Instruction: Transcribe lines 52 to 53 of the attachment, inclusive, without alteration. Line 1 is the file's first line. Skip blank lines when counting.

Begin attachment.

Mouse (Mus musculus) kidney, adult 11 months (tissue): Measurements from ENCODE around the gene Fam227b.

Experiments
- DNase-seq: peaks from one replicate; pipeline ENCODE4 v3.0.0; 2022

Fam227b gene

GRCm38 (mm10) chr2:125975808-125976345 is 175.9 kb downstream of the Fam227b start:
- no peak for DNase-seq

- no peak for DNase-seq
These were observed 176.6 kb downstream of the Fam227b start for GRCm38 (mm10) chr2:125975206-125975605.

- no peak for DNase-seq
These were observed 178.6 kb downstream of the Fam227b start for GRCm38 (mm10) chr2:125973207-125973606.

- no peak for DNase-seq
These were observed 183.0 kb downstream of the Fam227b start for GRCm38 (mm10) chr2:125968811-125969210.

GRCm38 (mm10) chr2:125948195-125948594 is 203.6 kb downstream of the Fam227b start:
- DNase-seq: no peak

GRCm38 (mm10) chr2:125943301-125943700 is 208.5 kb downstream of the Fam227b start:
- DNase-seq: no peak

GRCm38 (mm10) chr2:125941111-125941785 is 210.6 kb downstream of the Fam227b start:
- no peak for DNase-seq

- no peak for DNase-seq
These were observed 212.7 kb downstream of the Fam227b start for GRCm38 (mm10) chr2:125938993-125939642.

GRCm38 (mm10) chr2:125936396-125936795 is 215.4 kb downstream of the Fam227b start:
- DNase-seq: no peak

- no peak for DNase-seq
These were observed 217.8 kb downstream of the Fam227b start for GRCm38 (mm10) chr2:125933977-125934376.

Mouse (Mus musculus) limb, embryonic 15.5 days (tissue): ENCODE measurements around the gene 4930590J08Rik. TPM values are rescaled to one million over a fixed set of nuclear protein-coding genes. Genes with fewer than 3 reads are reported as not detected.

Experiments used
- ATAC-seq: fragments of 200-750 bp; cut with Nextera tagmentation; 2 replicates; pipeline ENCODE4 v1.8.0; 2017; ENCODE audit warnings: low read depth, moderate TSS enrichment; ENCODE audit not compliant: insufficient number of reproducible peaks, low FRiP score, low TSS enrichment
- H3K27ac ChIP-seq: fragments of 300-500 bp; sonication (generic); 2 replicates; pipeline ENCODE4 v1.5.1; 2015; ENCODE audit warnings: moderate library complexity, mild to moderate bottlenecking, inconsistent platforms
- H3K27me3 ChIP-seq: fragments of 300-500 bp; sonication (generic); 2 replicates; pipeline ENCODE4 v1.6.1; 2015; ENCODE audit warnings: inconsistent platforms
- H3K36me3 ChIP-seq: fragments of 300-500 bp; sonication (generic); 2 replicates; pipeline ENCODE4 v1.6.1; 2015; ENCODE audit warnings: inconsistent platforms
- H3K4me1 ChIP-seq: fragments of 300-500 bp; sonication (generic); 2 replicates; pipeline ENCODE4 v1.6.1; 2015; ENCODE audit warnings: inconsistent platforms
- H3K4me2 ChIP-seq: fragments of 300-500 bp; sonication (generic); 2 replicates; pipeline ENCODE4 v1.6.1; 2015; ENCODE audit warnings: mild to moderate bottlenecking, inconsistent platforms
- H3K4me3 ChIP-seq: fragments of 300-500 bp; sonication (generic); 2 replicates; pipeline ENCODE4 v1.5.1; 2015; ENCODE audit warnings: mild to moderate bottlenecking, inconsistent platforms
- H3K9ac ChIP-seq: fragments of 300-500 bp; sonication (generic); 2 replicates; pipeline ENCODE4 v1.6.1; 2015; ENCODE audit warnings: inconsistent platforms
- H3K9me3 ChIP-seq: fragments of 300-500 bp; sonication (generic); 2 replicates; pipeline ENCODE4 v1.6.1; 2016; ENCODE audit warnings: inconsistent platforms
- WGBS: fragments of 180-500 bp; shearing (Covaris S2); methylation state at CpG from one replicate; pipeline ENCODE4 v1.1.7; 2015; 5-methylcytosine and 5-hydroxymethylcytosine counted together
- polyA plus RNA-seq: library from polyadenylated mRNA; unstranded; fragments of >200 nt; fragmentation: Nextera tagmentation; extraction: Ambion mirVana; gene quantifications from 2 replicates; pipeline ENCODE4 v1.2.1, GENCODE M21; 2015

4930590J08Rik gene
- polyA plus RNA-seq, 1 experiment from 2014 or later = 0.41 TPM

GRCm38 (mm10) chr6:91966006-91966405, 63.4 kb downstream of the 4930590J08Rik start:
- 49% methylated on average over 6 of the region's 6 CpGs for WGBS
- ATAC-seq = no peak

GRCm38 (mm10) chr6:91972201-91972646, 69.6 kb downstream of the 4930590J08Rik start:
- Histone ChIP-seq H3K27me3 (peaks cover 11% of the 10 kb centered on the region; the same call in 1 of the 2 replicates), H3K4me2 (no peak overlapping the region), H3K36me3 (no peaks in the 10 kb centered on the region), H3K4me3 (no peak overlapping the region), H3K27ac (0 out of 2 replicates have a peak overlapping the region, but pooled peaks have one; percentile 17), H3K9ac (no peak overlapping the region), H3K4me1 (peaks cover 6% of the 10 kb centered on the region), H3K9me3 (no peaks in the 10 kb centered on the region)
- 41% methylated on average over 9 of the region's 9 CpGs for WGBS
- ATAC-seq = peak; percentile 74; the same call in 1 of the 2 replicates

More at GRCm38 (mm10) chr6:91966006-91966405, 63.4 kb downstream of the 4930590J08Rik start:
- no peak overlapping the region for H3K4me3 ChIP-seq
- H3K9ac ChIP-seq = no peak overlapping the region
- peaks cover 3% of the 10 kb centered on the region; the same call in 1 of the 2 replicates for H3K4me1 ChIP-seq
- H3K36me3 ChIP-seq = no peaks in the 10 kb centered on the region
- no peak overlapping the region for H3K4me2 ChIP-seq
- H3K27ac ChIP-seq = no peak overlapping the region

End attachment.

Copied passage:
- no peak overlapping the region for H3K4me2 ChIP-seq
- H3K27ac ChIP-seq = no peak overlapping the region